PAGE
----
Near misses and losses disguised as wins have been of interest to gambling researchers and policymakers for many years (e.g., Griffiths in J Gambl Stud 9(2):101-120, 1993). This systematic literature review describes the behavioural, psychological, and psychobiological effects of near misses and losses disguised as wins (LDWs) in an effort to evaluate their precise influence on the player and to highlight areas requiring further investigation. A systematic search for relevant studies was conducted using Scopus, PubMed, PsycINFO, ProQuest Sociology databases, and the Gambling Research Exchange Ontario Knowledge Repository. A total of 51 (from an initial pool of 802) experimental peer-reviewed studies using human participants were found between 1991 and 2015. The systematic review revealed that near misses motivate continued play, but have varying effects on the emotional state or betting behaviour of the player. Near miss events were also shown to be associated with elevated skin conductance levels and diffuse activity across the brain, most consistently in areas processing reinforcement and reward. Re-examination of the studies of near misses events after classifying the type of game feedback suggested that the effectiveness of near misses is related to the phenomenology of a near miss itself rather than as a response to auditory or visual feedback provided by a slot machine. In contrast to near misses, the presence of LDWs was found to relate to an overestimation of how much a player is actually winning and was consistently viewed as an exciting event. The effect of LDWs appears to be driven by the presence of visuals and sounds most often associated with a true win. Practical implications and directions for future research are also discussed.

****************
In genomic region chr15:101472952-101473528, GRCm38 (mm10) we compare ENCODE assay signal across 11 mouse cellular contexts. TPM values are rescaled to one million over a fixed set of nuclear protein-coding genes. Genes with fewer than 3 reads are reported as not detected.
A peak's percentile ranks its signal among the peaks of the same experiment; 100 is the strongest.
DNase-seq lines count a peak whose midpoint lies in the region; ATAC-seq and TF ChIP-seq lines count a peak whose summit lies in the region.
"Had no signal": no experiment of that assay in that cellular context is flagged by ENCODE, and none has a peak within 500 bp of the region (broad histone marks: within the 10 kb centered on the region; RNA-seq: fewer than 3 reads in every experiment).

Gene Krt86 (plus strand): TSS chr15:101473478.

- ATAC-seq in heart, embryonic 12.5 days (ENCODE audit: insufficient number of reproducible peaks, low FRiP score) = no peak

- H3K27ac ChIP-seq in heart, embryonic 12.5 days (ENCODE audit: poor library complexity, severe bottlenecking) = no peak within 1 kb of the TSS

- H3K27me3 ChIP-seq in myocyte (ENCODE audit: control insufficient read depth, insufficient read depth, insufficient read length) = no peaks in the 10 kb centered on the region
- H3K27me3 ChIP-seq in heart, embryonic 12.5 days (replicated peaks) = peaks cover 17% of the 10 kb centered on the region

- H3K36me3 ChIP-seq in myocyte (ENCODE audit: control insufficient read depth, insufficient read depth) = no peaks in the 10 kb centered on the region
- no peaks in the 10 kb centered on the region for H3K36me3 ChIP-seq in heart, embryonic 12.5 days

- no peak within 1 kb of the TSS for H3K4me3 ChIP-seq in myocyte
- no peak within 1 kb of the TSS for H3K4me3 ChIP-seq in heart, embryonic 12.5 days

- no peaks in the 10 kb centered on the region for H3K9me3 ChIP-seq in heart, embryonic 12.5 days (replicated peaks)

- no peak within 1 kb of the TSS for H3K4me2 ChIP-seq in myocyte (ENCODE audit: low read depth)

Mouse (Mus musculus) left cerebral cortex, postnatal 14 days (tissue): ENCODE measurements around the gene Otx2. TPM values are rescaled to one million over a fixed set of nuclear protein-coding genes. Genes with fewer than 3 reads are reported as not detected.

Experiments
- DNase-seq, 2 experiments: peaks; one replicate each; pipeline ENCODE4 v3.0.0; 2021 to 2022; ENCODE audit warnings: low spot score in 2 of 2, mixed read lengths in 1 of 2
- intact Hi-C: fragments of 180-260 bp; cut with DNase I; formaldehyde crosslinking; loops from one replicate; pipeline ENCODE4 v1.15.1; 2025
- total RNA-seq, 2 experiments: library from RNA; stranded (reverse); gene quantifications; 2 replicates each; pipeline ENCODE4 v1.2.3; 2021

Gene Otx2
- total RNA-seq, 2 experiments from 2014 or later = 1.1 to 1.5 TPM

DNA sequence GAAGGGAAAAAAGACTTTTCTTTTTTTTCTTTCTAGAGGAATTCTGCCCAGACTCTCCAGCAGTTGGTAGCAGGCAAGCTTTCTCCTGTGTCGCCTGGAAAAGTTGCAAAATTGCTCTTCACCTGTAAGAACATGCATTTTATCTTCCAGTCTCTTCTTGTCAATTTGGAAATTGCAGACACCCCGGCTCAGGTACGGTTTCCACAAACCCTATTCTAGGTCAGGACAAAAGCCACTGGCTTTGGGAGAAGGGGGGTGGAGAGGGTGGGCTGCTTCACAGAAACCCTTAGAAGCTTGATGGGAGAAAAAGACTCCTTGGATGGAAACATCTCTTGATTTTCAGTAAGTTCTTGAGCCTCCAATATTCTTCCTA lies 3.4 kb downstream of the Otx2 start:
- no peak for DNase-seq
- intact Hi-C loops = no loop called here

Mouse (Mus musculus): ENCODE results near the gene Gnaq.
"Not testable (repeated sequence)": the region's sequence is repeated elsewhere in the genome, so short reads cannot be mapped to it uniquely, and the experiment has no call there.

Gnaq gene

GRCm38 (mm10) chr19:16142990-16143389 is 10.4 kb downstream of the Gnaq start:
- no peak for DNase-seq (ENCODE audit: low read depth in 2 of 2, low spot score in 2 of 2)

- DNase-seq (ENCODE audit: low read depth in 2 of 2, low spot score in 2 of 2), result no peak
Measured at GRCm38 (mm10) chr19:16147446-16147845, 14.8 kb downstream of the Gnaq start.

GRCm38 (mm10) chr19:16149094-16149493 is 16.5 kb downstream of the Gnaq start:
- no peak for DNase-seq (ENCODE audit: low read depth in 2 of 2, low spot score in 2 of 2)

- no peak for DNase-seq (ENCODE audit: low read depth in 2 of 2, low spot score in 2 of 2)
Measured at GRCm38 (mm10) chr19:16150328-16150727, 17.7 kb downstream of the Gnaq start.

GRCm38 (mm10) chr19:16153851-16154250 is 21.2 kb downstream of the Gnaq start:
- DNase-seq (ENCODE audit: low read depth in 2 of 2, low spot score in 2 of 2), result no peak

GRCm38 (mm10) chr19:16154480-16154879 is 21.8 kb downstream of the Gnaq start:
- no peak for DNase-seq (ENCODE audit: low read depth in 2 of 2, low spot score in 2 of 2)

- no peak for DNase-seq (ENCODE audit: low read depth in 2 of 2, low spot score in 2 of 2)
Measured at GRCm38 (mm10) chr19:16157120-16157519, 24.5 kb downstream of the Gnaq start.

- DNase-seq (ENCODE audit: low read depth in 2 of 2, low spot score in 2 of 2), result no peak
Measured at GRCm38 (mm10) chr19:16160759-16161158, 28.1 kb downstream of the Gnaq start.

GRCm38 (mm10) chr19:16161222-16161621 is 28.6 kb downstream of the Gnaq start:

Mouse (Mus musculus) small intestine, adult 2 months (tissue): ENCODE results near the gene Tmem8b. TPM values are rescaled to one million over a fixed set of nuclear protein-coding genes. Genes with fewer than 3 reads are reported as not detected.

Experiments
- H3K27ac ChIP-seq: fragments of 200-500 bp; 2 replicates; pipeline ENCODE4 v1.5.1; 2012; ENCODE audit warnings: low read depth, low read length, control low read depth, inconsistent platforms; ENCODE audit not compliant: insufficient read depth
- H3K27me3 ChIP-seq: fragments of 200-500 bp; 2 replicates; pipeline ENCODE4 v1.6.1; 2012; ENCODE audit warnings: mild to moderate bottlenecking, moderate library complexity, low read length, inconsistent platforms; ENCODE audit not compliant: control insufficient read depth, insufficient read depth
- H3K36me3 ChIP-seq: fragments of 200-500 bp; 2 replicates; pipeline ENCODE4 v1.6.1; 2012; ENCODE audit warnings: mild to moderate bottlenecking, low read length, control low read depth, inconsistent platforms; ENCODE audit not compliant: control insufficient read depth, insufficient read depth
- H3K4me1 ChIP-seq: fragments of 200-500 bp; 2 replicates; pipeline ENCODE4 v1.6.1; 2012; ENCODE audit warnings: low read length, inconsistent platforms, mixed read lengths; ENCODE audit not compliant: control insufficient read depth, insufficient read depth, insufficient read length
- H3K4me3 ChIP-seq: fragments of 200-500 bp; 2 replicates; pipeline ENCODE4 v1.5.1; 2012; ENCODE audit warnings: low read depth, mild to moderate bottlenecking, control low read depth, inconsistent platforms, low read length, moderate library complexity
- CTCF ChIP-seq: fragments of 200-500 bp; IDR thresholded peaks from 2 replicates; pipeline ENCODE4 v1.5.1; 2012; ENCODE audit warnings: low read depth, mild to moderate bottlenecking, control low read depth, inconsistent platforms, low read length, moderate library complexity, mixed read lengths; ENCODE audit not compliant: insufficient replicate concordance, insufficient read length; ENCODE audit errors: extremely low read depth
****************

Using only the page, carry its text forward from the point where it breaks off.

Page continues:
3. Born to win? Testing the fighting hypothesis in realistic fights: left-handedness in the Ultimate Fighting Championship

    OpenAIRE

    Pollet, Thomas V.; Stulp, Gert; Groothuis, Ton G. G.

    2013-01-01

    Given the heritability of human left-handedness and its purported associations with fitness-lowering traits, the persistence of the minority of left-handedness in human populations is an evolutionary puzzle. The fighting hypothesis proposes that these negative fitness costs are offset by fitness gains for left-handers when involved in fights with right-handers, as being a minority would generate a surprise effect increasing the chance of winning. The finding that left-handers are overrepresen...

  4. Award-winning articles and posters from the World Federation of Chiropractic's 12th Biennial Congress 2013.

    Science.gov (United States)

    Haldeman, Scott; Chapman-Smith, David

    2014-01-01

    This editorial reviews the original research submissions to the World Federation of Chiropractic's 12th Biennial Congress held in Durban, South Africa from April 10 - 13, 2013, and the four award-winning scientific articles in the NCMIC Louis Sportelli Research Awards competition at the Congress which are published in this issue of the Journal of Manipulative and Physiological Therapeutics. Copyright © 2014 National University of Health Sciences. Published by Mosby, Inc. All rights reserved.

  5. Personal dose assessment using region of interest analysis compared with harshaw TLD WinREMS software evaluation

    International Nuclear Information System (INIS)

    Adjei, D.

    2010-06-01